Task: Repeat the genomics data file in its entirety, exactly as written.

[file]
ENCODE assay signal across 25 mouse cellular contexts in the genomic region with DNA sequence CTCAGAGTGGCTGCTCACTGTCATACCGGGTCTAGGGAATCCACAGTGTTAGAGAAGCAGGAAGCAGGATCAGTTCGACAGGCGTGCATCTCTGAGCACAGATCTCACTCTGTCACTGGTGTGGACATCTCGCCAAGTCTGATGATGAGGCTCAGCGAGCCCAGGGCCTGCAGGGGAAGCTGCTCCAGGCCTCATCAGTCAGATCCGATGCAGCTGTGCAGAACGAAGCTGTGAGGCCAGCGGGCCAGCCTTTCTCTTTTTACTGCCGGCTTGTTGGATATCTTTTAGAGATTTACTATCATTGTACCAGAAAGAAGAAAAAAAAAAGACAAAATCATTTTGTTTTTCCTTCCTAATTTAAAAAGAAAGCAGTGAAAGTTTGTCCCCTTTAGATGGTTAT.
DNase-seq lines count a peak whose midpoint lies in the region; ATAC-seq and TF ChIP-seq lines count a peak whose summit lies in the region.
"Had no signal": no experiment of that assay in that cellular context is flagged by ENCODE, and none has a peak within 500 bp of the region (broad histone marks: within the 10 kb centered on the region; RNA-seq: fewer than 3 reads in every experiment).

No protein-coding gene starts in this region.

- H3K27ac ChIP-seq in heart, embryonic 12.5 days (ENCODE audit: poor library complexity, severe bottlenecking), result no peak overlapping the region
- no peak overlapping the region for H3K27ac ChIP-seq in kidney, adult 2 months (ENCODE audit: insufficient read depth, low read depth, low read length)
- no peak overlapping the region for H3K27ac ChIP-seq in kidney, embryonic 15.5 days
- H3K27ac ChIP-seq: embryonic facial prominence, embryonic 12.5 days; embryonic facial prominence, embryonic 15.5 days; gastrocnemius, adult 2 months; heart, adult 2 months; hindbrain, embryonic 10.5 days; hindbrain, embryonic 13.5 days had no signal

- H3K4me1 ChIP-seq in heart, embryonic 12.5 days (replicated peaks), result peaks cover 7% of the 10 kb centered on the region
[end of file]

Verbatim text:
ENCODE assay signal across 25 mouse cellular contexts in the genomic region with DNA sequence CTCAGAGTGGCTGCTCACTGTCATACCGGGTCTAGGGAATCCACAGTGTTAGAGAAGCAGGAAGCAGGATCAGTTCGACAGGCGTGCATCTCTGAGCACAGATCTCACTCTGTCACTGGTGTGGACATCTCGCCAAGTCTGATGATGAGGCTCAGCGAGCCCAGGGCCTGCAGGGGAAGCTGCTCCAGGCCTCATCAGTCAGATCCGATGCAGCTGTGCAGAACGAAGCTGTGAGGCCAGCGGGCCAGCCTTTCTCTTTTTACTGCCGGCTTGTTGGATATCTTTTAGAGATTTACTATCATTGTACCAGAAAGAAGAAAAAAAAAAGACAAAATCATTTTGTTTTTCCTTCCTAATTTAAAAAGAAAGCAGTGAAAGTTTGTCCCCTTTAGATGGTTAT.
DNase-seq lines count a peak whose midpoint lies in the region; ATAC-seq and TF ChIP-seq lines count a peak whose summit lies in the region.
"Had no signal": no experiment of that assay in that cellular context is flagged by ENCODE, and none has a peak within 500 bp of the region (broad histone marks: within the 10 kb centered on the region; RNA-seq: fewer than 3 reads in every experiment).

No protein-coding gene starts in this region.

- H3K27ac ChIP-seq in heart, embryonic 12.5 days (ENCODE audit: poor library complexity, severe bottlenecking), result no peak overlapping the region
- no peak overlapping the region for H3K27ac ChIP-seq in kidney, adult 2 months (ENCODE audit: insufficient read depth, low read depth, low read length)
- no peak overlapping the region for H3K27ac ChIP-seq in kidney, embryonic 15.5 days
- H3K27ac ChIP-seq: embryonic facial prominence, embryonic 12.5 days; embryonic facial prominence, embryonic 15.5 days; gastrocnemius, adult 2 months; heart, adult 2 months; hindbrain, embryonic 10.5 days; hindbrain, embryonic 13.5 days had no signal

- H3K4me1 ChIP-seq in heart, embryonic 12.5 days (replicated peaks), result peaks cover 7% of the 10 kb centered on the region